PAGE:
Simon, A. F. & Xenos, M. Dimensional reduction of word-frequency data as a substitute for intersubjective content analysis. Polit. Anal. 12, 63–75 (2004).
Hopkins, D. J. & King, G. A method of automated nonparametric content analysis for social science. Am. J. Polit. Sci. 54, 229–247 (2010).
Roberts, M. E. et al. Structural topic models for open-ended survey responses. Am. J. Polit. Sci. 58, 1064–1082 (2014).
Benoit, K., Conway, D., Lauderdale, B. E., Laver, M. & Mikhaylov, S. Crowd-sourced text analysis: reproducible and agile production of political data. Am. Polit. Sci. Rev. 110, 278–295 (2016).
Lind, F., Gruber, M. & Boomgaarden, H. G. Content analysis by the crowd: assessing the usability of crowdsourcing for coding latent constructs. Commun. Methods Meas. 11, 191–209 (2017).
Jacobson, M. R., Whyte, C. E. & Azzam, T. Using crowdsourcing to code open-ended responses: a mixed methods approach. Am. J. Eval. 39, 413–429 (2018).
Decelle, A., Krzakala, F., Moore, C. & Zdeborová, L. Asymptotic analysis of the stochastic block model for modular networks and its algorithmic applications. Phys. Rev. E 84, 066106 (2011).
Moore, C. The computer science and physics of community detection: landscapes, phase transitions, and hardness. Preprint at https://arxiv.org/abs/1702.00467 (2017).
Fishkin, J. S. When the People Speak: Deliberative Democracy and Public Consultation (Oxford Univ. Press, 2011).
Holland, P. W., Laskey, K. B. & Leinhardt, S. Stochastic blockmodels: first steps. Soc. Netw. 5, 109–137 (1983).
Wang, Y. J. & Wong, G. Y. Stochastic blockmodels for directed graphs. J. Am. Stat. Assoc. 82, 8–19 (1987).
Karrer, B. & Newman, M. E. J. Stochastic blockmodels and community structure in networks. Phys. Rev. E 83, 016107 (2011).
Bishop, C. M. Pattern Recognition and Machine Learning (Information Science and Statistics) (Springer, 2006).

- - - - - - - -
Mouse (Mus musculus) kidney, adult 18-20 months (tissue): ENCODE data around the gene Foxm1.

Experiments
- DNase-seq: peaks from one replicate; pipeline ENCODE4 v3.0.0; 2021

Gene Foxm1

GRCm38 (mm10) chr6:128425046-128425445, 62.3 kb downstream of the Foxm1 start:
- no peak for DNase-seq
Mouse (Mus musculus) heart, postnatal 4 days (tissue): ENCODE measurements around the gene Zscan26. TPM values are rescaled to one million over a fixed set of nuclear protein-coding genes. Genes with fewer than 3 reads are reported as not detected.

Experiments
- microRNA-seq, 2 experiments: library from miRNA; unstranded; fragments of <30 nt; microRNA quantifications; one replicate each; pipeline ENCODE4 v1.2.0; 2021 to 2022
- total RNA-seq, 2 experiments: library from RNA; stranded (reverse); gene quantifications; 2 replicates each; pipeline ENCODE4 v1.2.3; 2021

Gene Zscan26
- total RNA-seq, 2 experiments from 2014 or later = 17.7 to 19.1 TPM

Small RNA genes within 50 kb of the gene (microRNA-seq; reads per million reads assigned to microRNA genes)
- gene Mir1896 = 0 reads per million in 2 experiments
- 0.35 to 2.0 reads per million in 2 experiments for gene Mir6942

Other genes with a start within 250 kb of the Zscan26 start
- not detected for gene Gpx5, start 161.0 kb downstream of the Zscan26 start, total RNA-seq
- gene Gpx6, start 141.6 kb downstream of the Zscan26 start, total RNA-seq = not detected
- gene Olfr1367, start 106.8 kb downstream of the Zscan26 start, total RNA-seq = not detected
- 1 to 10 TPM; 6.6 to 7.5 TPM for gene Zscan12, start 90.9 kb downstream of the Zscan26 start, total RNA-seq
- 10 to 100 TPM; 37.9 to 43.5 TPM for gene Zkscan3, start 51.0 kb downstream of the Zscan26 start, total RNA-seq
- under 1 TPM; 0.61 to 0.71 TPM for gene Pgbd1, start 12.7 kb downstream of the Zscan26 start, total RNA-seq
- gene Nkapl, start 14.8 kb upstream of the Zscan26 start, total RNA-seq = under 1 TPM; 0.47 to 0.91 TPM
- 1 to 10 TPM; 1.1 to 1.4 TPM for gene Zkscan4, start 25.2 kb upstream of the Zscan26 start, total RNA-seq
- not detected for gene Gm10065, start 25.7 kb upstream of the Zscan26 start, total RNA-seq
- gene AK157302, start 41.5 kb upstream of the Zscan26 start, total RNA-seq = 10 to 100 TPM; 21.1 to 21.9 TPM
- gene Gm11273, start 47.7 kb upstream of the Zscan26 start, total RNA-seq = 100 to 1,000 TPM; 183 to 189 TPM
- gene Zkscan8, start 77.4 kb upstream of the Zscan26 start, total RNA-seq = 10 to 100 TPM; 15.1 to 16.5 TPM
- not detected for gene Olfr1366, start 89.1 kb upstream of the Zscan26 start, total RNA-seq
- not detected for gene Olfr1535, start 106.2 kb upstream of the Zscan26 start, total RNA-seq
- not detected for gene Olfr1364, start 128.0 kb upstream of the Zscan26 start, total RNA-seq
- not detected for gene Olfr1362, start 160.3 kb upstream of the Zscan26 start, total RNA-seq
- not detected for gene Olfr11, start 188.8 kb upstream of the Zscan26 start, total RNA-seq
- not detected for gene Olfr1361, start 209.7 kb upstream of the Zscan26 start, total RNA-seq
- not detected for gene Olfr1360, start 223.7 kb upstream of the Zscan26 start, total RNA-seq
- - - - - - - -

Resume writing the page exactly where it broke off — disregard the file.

Mézard, M. & Montanari, A. Information, Physics, and Computation (Oxford Univ. Press, 2009).
Decelle, A., Krzakala, F., Moore, C. & Zdeborová, L. Inference and phase transitions in the detection of modules in sparse networks. Phys. Rev. Lett. 107, 065701 (2011).
Kawamoto, T. Algorithmic detectability threshold of the stochastic block model. Phys. Rev. E 97, 032301 (2018).
Abbe, E. Community detection and stochastic block models: recent developments. Preprint at https://arxiv.org/abs/1703.10146 (2017).
Peixoto, T. P. Bayesian stochastic blockmodeling. Preprint at https://arxiv.org/abs/1705.10225 (2017).
Kawamoto, T. Algorithmic infeasibility of community detection in higher-order networks. Preprint at https://arxiv.org/abs/1710.08816 (2017).
Kawamoto, T. & Kabashima, Y. Cross-validation estimate of the number of clusters in a network. Sci. Rep. 7, 3327 (2017).
The authors thank H. Tokioka and S. Shinomoto for discussions. The authors are also grateful to J. Park and M. Rosvall for their comments. Finally, the authors appreciate all the people who contributed to the poll on the 2016 US presidential election and acknowledge support from the Faculty of Education in Kagawa University and the reunion of the faculty. T.K. was supported by JSPS (Japan) KAKENHI grant no. 26011023. T.A. was supported by the Research Institute for Mathematical Sciences, a joint research centre at Kyoto University, and open collaborative research at the National Institute of Informatics (NII) Japan (FY2017). T.K. and T.A. acknowledge financial support from JSPS KAKENHI grant no. 18K18604.
The authors declare no competing interests.
Publisher’s note: Springer Nature remains neutral with regard to jurisdictional claims in published maps and institutional affiliations.
Supplementary Figs. 1–9 and Supplementary Tables 1–3